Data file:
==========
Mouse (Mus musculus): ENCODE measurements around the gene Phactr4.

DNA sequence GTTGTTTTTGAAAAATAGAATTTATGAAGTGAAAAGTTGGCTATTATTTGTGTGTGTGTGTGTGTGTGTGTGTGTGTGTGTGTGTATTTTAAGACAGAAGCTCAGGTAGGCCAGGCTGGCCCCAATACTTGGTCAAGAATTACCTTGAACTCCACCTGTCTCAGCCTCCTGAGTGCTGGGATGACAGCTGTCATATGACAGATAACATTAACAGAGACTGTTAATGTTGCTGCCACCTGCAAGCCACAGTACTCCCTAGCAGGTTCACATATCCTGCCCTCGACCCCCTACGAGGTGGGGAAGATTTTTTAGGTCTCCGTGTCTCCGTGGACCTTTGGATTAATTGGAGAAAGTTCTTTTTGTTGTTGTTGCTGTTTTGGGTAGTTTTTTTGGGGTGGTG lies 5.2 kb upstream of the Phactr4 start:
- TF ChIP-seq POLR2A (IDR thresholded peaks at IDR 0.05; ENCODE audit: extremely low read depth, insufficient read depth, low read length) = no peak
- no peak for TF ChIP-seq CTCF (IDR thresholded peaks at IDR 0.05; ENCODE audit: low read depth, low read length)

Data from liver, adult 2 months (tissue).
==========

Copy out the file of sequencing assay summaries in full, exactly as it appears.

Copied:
Mouse (Mus musculus): ENCODE measurements around the gene Phactr4.

DNA sequence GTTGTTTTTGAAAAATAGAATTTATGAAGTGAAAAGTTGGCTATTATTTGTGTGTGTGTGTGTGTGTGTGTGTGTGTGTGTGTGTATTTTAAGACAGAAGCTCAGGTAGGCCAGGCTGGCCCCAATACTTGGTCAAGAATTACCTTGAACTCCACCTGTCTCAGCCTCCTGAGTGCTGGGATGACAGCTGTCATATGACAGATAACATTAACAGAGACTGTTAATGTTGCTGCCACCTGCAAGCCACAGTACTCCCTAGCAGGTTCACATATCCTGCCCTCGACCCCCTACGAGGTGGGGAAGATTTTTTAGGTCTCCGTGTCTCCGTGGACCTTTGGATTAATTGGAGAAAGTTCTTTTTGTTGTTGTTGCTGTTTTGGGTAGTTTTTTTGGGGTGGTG lies 5.2 kb upstream of the Phactr4 start:
- TF ChIP-seq POLR2A (IDR thresholded peaks at IDR 0.05; ENCODE audit: extremely low read depth, insufficient read depth, low read length) = no peak
- no peak for TF ChIP-seq CTCF (IDR thresholded peaks at IDR 0.05; ENCODE audit: low read depth, low read length)

Data from liver, adult 2 months (tissue).